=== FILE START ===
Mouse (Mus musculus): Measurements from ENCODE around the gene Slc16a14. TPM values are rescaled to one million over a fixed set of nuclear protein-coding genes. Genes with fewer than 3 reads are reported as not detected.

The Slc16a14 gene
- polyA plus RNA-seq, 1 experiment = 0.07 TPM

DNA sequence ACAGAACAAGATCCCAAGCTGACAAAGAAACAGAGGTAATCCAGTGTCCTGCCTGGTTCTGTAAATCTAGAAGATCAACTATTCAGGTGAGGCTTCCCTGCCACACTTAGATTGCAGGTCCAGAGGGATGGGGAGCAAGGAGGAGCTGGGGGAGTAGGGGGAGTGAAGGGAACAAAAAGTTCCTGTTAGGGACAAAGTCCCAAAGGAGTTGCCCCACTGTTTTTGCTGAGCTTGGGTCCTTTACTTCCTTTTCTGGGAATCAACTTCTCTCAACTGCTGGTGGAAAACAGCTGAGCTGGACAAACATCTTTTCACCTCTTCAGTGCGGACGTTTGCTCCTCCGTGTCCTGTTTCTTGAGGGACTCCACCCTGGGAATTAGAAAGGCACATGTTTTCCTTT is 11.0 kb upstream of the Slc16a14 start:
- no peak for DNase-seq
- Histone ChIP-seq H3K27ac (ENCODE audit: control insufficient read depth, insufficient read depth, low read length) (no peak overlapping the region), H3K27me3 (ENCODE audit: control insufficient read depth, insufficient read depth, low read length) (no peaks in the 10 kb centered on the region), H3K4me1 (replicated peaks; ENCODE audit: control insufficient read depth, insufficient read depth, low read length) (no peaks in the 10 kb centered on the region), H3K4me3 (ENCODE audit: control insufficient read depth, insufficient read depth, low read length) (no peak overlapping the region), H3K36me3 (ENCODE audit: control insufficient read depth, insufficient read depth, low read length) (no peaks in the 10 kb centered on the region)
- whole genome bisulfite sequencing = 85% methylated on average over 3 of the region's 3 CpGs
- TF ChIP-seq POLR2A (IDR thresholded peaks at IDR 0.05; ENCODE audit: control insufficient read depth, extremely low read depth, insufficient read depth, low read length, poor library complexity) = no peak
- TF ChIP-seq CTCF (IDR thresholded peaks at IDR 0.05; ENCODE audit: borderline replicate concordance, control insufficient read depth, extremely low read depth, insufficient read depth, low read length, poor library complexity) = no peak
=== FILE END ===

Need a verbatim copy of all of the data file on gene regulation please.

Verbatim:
Mouse (Mus musculus): Measurements from ENCODE around the gene Slc16a14. TPM values are rescaled to one million over a fixed set of nuclear protein-coding genes. Genes with fewer than 3 reads are reported as not detected.

The Slc16a14 gene
- polyA plus RNA-seq, 1 experiment = 0.07 TPM

DNA sequence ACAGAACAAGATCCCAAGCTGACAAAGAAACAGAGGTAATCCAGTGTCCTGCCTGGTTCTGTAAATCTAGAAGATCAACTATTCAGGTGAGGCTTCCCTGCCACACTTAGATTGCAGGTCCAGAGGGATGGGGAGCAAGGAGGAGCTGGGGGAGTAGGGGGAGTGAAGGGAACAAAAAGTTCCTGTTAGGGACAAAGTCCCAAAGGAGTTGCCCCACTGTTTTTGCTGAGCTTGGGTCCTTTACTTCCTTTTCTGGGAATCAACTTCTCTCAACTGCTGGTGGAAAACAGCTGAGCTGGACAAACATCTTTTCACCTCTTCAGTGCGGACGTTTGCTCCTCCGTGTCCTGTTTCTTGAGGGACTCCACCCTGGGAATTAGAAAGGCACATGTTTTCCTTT is 11.0 kb upstream of the Slc16a14 start:
- no peak for DNase-seq
- Histone ChIP-seq H3K27ac (ENCODE audit: control insufficient read depth, insufficient read depth, low read length) (no peak overlapping the region), H3K27me3 (ENCODE audit: control insufficient read depth, insufficient read depth, low read length) (no peaks in the 10 kb centered on the region), H3K4me1 (replicated peaks; ENCODE audit: control insufficient read depth, insufficient read depth, low read length) (no peaks in the 10 kb centered on the region), H3K4me3 (ENCODE audit: control insufficient read depth, insufficient read depth, low read length) (no peak overlapping the region), H3K36me3 (ENCODE audit: control insufficient read depth, insufficient read depth, low read length) (no peaks in the 10 kb centered on the region)
- whole genome bisulfite sequencing = 85% methylated on average over 3 of the region's 3 CpGs
- TF ChIP-seq POLR2A (IDR thresholded peaks at IDR 0.05; ENCODE audit: control insufficient read depth, extremely low read depth, insufficient read depth, low read length, poor library complexity) = no peak
- TF ChIP-seq CTCF (IDR thresholded peaks at IDR 0.05; ENCODE audit: borderline replicate concordance, control insufficient read depth, extremely low read depth, insufficient read depth, low read length, poor library complexity) = no peak